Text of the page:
Because "Life is full of misery, loneliness, and suffering---and it's all over much too soon." Woody Allen

Thursday, September 07, 2006

The Beginning of Something Big

After spending months and months interviewing, wavering, preparing, moving, training and transitioning, I have finally begun teaching. This week I have officially dropped my first name for ninety percent of my day. So many people have been inquiring about how my first few days of teaching have gone. Tonight I am simply exhausted, as I will be most nights. However, I thought I would at least touch on the major points of my teaching experience thus far.

I am completely in love with my students. Most of my third graders are still quite tiny, although some are bigger (because they have been held back), and some are abnormally small (most likely because of maternal drug or alcohol use). All of them are completely lovable. And despite the extensive behavioral issues present in the classroom, all of them desperately want to be loved.

Teaching has required me to completely reexamine what motivates children and develop a great sense of ingenuity. Shameek is one of my students who frequently acts up, and it is often difficult to find the perfect words or incentive to calm him down. Today when I took away his electronic dictionary, he fled from the rest of the class and I had to chase him down the stairwell. He stood in the stairwell and repeatedly punched the brick wall. His lips were smashed together in a pout. What the hell was I supposed to do to calm him down and get him to rejoin the class? I whipped out a little trickery. After twenty minutes of uber-supportive talk, I convinced him that I would hold onto the dictionary and keep it safe until the end of the day. However, since I was really interested in seeing what it could do, I would give him words to look up for homework. If he has them done tomorrow, I will give him a special prize. He bought it, and was so excited to look up words at home. Seriously, kid. I just bribed you with homework.

Our actual class is up to 25 students, the legal cap. This is a HUGE class for the special education model we are following. It is rather ridiculous. We are running out of room for kids to sit. My co-teacher Vanessa and I began the first day by naming our tables after four boroughs in New York City: Manhattan, Brooklyn, Queens and Staten Island. When more kids came, we had to include the fifth and final NYC borough of the Bronx. When we needed to separate one problem child from everyone else, we threw New Jersey into the picture. We now have five boroughs and a neighboring state. Classic. I’m sure there’s more to come. More students means more issues, but it also increases the potential for giving and receiving love. The exhaustion of my first day was worth it when I got hugs from my students before they left.

I have stories galore and will be introducing everyone to my students via this blog. You’ll come to love them just as much as I do… One of my most temperamental students broke my heart when I read his student survey. We asked our kids “What do you want to be when you grow up?” Others responded that they would like to be police officers or teachers or other typical kid answers. Noah simply wrote “a man.”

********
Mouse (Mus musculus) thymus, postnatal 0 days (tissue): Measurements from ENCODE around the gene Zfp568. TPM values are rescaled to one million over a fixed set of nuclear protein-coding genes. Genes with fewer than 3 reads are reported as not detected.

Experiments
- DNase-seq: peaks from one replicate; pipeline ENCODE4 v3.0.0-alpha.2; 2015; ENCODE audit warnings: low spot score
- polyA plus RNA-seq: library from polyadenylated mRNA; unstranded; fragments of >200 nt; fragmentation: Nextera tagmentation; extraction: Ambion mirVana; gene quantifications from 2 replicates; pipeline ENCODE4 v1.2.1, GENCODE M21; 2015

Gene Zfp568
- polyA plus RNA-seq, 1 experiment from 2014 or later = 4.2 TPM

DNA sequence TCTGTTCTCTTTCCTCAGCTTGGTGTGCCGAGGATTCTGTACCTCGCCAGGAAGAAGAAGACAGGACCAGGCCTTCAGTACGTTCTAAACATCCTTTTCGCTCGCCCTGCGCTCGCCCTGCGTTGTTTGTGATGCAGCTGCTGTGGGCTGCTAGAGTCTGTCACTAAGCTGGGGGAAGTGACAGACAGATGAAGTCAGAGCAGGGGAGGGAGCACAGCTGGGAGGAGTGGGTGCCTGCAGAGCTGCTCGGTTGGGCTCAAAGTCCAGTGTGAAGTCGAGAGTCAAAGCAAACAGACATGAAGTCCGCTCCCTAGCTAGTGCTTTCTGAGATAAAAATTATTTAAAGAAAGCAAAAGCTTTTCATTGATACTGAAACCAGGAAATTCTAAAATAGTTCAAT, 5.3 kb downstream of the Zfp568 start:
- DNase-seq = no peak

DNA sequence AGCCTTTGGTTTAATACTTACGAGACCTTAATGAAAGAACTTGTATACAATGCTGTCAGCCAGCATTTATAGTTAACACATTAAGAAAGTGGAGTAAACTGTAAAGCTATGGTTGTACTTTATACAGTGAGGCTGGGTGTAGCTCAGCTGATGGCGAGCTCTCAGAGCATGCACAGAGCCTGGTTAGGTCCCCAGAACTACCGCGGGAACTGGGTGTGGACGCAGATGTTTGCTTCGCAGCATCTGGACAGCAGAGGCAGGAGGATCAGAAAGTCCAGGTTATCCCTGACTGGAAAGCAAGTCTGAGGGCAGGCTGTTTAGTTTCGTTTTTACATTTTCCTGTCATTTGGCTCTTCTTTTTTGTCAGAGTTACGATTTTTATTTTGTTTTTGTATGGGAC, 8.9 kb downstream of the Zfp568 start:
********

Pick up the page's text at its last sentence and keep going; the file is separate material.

Monday, August 07, 2006

Random musings for the few interested.

Perhaps no one reads this anymore due to my lack of posts within the last couple of weeks. I can’t blame you. However, if nothing else, this is a way for me to reflect upon my experiences and provide some insight into my musings. It has been an incredibly challenging past couple of weeks, and I feel as though I have learned so much and been introduced to so many more questions than answers.

One of the largest issues I have been struggling with is that of race. I have had endless conversations with others and spent endless time thinking about how I view my students because of their race. I have come to one conclusion: I am a racist. As hard as I might fight to deny the fact, I cannot. I have biases that I don’t recognize sometimes, and to say that I’m not a racist would be a lie. However, I am going to do everything I can to deconstruct those behaviors and mindsets while constantly evaluating myself.

I have come to discover that I carry a bias by treating my students kindly. Let me explain. When I let inappropriate behavior slide because students “don’t know any better” and I want to be kind/compassionate, I am doing a disservice to my kids. By not addressing any and every act of misconduct, I am communicating to my students that I don’t have high expectations for them; that I don’t believe they are capable of behaving appropriately. I am a tough teacher because I love my kids. Being kind sets low expectations and fuels the fire of disparities that hinders my students in life. After one of my students saw me joking around with other teachers after class, she commented, “Ms. Bradford’s always so serious in class.” This was a great compliment to me, whether my student realized it or not.

I have never felt as ignorant about race as I have in my classroom. (I suppose this is the first step of transforming my mindset and overcoming my unrealized biases). When I walked into my classroom I saw a lot black faces, as expected. My ignorance comes in as I grouped all these black faces into the same cultural identity in my mind. This presumption was thrown back in my face one day as one black student insulted another group of black students by saying “I don’t want to work with the African kids.” My African students retaliated by shouting obscenities and insulting the student’s mother. I was taken aback. Here was ignorant Ms. Bradford who thought that all her black students were one big happy family. Yet there were obvious racial issues between the black Americans, black students from Africa, black students from the DR, and black students who were born here but from another country. It just showed me how multi-faceted this issue really is. It is NOT a black and white issue.